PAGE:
Trade-ins are a great way to help you upgrade your vehicle, as well as help cover the down payment requirement that many bad credit lenders have. But what if your car has a lot of – or maybe too many – miles?

The Scoop With High-Mileage Cars

Trading In a High-Mileage CarThere's much debate on what a car’s basic life expectancy is, but it’s much higher now on many vehicles than it ever used to be. This is mainly because they’re making better cars that can last longer on the road.

If your vehicle has over 100,000 miles, no one really considers it a clunker anymore. Many drivers expect their car to last 200,000 miles or more – it’s not that rare nowadays. The average driver tacks on about 12,000 miles on their vehicle in a year, so with that in mind, the age of the car is also important when you’re looking at mileage and value.

While high-mileage vehicles are more common today, a high-mileage car is almost always not worth as much as a low-mileage vehicle. The less wear and tear on a car, the more it’s likely to be worth. Additionally, there are some makes and models that simply hold their value better than others.

There are a lot of factors that play into the trade-in value of your vehicle, along with the mileage, but even if you have a high-mileage car, regular maintenance and keeping it clean can go a long way when you’re looking to trade it in.

What’s Your Vehicle’s Cash Value?

Thanks to the internet, you can look up an estimated value of your vehicle without having to leave your house. Sites like Kelley Blue Book and NADAguides allow anyone to get an estimate of what their car is selling for currently, and what they might be able to expect when they trade it in at a dealership.

These sites are a great resource if you’re honest about your vehicle’s condition, and they can help you get a ballpark figure. The more truthful you are about your car’s mileage and its overall condition, the more likely you’ll get an estimate that reflects what a dealer might offer.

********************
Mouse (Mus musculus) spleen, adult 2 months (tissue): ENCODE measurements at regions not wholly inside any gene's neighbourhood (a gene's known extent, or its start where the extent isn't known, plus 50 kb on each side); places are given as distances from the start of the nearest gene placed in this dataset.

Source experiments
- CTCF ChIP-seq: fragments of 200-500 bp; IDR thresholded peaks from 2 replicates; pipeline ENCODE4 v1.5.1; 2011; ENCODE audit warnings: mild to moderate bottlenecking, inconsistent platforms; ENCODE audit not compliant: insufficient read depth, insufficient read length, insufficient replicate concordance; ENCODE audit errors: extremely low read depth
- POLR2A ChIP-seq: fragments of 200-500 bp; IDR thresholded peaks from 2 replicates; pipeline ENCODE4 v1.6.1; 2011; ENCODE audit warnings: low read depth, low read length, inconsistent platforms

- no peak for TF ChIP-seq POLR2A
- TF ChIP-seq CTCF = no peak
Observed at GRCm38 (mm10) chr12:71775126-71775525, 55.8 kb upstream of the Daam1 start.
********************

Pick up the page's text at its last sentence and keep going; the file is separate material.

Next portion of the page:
The key to trading in a vehicle is understanding that the actual cash value of your car is what a dealership is willing to offer you. This also means that you should drive around to the dealers in your area and see what they are offering – you don’t have to take the first offer.

Alternatively, you could look into selling your car yourself. If want to see if you can get more for your old car, why not compare what a dealer is offering with what you can get through a private sale. Our trusted partner also offers a program where you can sell your car, and you can get an instant offer online.

Increasing Your Car’s Value

Before you head to a dealership, it could really benefit your wallet if you simply clean and polish your car. A clean-looking vehicle with high mileage looks better than a high-mileage car with stains, rust spots, and scratches all over it.

If it looks like you didn’t take care of the exterior or interior of your vehicle, how does that reflect on the overall condition of the car? A dirty vehicle might not have been a well-maintenanced one, so give a good spit-and-polish.

However, it probably won’t be worth your time to do major repairs before you trade it in, since you may not make your money back. A dealer is likely to be able to repair the car for less than you can. Fixing minor scratches or minor repairs may be worth it overall, but don’t go spending too much on large repairs. That money may be better spent as a down payment along with the trade-in equity of your high-mileage vehicle.

Finding a Dealer to Trade In

You should be prepared to get lower offers if your vehicle has over 200,000 miles, but that doesn’t mean you shouldn’t try to get the most you can by taking some time researching and making calls.

In some cases, depending on your car’s condition, your best bet in getting some cash out of your high-mileage vehicle may be junking or scrapping it if a dealership won’t take it. Scrap yard and junkyard offers can really vary, but you may be able to cash out of it anywhere between $100 to $500 if the car is a real clunker. Inventory also plays a part in what they might offer you, so call a few places before you settle on a location.

If you’re looking to trade in your vehicle to put toward your next auto loan, you’re not alone. Trading a car in is very common, and it can help you meet the down payment requirement if you’ve got less than perfect credit.

If you’re a bad credit borrower and you’ve been looking for a dealer that can work with your situation, let us help you out. Here at Auto Credit Express, we have connections with dealerships all over the U.S. that work with subprime lenders. To get matched to a bad credit dealer near you, fill out our free auto loan request form. It's secure and there’s no obligation to buy anything, so start today!